But Thap Pagoda, often considered the center of Vietnamese Buddhism, is a short distance from Hanoi and can easily be reached by taxi or motorbike. The pagoda sits beside the Duong River behind a dyke. I prefer traveling there by motorbike because I enjoy the peaceful ride through the countryside. The road I prefer skirts the river while the main road runs through the larger towns. Farms, villages, and small towns rest on one side of the dyke road while colorful boats carry goods and fishermen up and down the river on the other side. Cows graze in the fields and the road is empty of any noisy traffic found on the main roads inland.

The temple complex covers a large area on a flat plain surrounded by farmland. Crops frame the temple in various hues of green and trees line the path with shade to the main gate. Venders sell trinkets, souvenirs, food, and cool drinks along the way. The temple has two smaller entrances for people wishing more privacy. I often enjoy a nice cool Fanta or Green Tea in the shade before entering the Pagoda and imagine the great things I will see inside. Watching the people come and go is a real treat, tourists from Australia, France, and China.

Constructed in the 13th century during the reign of king Tran Thanh, Tong, the temple houses one of the largest Avalokitesvara statues in Viet Nam. Avalokitesvara (he who looks down) was a Buddhist bodhisattva, a person seeking enlightenment. He is often depicted looking down to help those in need. The statue has a thousand eyes and a thousand arms, all offering help through kindness.

Ten buildings sit within the walls including a bell tower and two towers over 13 meters high. The two towers are named Ton Duc and Bao Nghiem and are made of white stone that shine under the sunshine and add majesty to the surroundings. A nine story Lotus tower hovers over all the other buildings. Much work has gone into restoring and preserving the historical site and a large number of 17th century artifacts are on display including Tuyet Son statue, Bao Nghiem tower and Xa Ly tomb.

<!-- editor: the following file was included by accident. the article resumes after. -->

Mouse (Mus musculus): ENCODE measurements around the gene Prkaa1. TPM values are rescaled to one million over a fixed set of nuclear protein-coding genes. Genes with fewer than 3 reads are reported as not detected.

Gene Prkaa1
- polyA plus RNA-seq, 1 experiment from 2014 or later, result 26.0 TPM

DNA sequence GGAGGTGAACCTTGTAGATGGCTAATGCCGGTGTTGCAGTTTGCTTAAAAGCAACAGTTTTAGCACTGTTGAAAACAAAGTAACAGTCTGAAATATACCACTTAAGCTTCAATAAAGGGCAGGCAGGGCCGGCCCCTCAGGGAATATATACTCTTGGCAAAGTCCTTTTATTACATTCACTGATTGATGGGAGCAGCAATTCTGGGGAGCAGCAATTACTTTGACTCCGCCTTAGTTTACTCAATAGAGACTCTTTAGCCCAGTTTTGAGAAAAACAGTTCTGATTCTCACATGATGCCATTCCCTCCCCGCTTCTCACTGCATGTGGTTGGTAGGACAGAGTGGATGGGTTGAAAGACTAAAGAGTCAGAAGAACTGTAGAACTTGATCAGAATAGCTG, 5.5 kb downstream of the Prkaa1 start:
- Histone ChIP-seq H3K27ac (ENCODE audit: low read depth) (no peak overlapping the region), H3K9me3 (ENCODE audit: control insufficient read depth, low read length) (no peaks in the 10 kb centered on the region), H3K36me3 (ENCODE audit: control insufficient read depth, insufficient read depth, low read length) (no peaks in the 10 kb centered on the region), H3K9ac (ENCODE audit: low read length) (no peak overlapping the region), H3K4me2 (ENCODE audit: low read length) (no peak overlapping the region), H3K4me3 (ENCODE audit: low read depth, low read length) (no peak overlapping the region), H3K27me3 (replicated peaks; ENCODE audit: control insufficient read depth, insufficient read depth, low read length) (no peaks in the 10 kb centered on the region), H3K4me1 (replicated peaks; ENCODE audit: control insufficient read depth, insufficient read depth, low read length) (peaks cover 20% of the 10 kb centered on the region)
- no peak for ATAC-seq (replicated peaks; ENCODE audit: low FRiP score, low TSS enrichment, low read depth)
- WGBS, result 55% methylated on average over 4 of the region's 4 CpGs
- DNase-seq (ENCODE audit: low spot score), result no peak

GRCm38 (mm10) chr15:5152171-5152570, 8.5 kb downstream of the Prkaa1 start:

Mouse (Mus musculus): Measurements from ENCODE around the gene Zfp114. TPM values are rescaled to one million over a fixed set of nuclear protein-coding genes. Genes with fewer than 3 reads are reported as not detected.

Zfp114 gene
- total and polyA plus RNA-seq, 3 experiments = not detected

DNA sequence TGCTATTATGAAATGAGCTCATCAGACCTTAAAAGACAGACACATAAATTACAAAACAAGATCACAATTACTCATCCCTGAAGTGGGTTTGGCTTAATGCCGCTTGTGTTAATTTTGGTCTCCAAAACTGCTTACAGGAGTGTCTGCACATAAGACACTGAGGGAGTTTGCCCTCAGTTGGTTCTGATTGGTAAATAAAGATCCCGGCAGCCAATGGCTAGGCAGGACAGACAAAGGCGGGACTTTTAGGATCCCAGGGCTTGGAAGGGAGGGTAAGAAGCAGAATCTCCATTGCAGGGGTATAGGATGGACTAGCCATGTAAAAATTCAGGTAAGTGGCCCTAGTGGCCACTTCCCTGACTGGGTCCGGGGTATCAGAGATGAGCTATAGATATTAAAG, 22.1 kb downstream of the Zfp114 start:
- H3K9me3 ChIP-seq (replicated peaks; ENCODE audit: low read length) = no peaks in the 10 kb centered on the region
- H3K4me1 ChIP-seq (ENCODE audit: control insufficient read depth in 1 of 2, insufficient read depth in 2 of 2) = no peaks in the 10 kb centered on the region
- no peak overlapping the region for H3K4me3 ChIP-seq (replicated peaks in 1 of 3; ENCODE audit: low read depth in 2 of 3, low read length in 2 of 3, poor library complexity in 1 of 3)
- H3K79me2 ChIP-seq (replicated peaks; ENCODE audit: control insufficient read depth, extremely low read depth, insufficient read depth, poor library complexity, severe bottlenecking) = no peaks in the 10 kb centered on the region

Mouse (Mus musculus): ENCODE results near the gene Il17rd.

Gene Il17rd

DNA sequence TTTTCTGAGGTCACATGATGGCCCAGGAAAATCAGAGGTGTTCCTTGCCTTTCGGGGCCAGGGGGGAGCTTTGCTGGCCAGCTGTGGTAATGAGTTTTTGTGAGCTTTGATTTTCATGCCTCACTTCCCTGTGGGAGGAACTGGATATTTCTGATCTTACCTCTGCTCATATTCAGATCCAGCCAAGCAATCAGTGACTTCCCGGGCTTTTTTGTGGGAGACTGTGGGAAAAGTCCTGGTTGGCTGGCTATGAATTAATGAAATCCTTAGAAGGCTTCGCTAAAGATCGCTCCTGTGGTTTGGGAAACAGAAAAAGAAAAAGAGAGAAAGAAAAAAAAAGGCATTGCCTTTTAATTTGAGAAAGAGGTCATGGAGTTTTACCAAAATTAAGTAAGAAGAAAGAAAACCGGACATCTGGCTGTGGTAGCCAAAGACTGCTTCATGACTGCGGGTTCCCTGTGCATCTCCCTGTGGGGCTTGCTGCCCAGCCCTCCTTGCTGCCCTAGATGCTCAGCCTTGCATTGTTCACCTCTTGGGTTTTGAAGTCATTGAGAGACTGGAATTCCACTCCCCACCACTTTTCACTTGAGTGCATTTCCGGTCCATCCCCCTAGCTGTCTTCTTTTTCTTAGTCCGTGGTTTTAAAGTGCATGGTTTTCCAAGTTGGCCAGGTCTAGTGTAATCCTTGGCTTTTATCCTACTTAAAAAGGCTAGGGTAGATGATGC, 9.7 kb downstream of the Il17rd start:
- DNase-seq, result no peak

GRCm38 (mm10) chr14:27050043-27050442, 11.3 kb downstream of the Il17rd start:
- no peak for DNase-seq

Legend says that Queen Trinh Thi Ngoc wrote the first Chinese/Vietnamese dictionary while living at the pagoda. Her husband had died and she was forced to marry King Le Than Tong. The marriage was not a happy one and she devoted herself to Buddhism and to preserving the pagoda.

The main temple complex houses over 50 statues of different sizes and made of different materials. Manjusri rides a blue lion and Samantabhadre sits astride a white elephant. The Guanyin statue, built in 1656, is one of the most impressive in Viet Nam. Eleven heads stand above 789 arms wrapped in 14 layers. Each palm holds an eye, searching and looking for truth and compassion. Another 42 arms encircle her waist. Dragons hold a lotus blossom on which she sits.

One must walk over a Chinese inspired bridge to reach the sanctum of accumulated good deeds (Am Tich Duc). Going deeper into the building brings you to the middle hall followed by the Worship Palace. The remains of Queen Trinh Thi Ngoc and her children are honored in this section.

Outside, behind the garden, stand two stone stupas. They contain the remains of priests Chuyet Chuyet and Kinh Bach.

Visiting Bu Thap Pagoda is both informative and meditative. An aura of peace surrounds the area. I always want to spend more time in this peaceful place, to just sit and to think, things we seldom do enough of anymore.

 

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